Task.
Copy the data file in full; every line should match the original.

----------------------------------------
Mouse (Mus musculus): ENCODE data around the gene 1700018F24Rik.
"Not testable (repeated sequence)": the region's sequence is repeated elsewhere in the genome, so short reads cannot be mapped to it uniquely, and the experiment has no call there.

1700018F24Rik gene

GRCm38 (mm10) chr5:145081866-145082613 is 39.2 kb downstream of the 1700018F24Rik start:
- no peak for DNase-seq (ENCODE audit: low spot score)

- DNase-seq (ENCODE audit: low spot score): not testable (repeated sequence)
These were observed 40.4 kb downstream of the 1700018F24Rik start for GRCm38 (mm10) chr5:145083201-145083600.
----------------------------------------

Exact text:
Mouse (Mus musculus): ENCODE data around the gene 1700018F24Rik.
"Not testable (repeated sequence)": the region's sequence is repeated elsewhere in the genome, so short reads cannot be mapped to it uniquely, and the experiment has no call there.

1700018F24Rik gene

GRCm38 (mm10) chr5:145081866-145082613 is 39.2 kb downstream of the 1700018F24Rik start:
- no peak for DNase-seq (ENCODE audit: low spot score)

- DNase-seq (ENCODE audit: low spot score): not testable (repeated sequence)
These were observed 40.4 kb downstream of the 1700018F24Rik start for GRCm38 (mm10) chr5:145083201-145083600.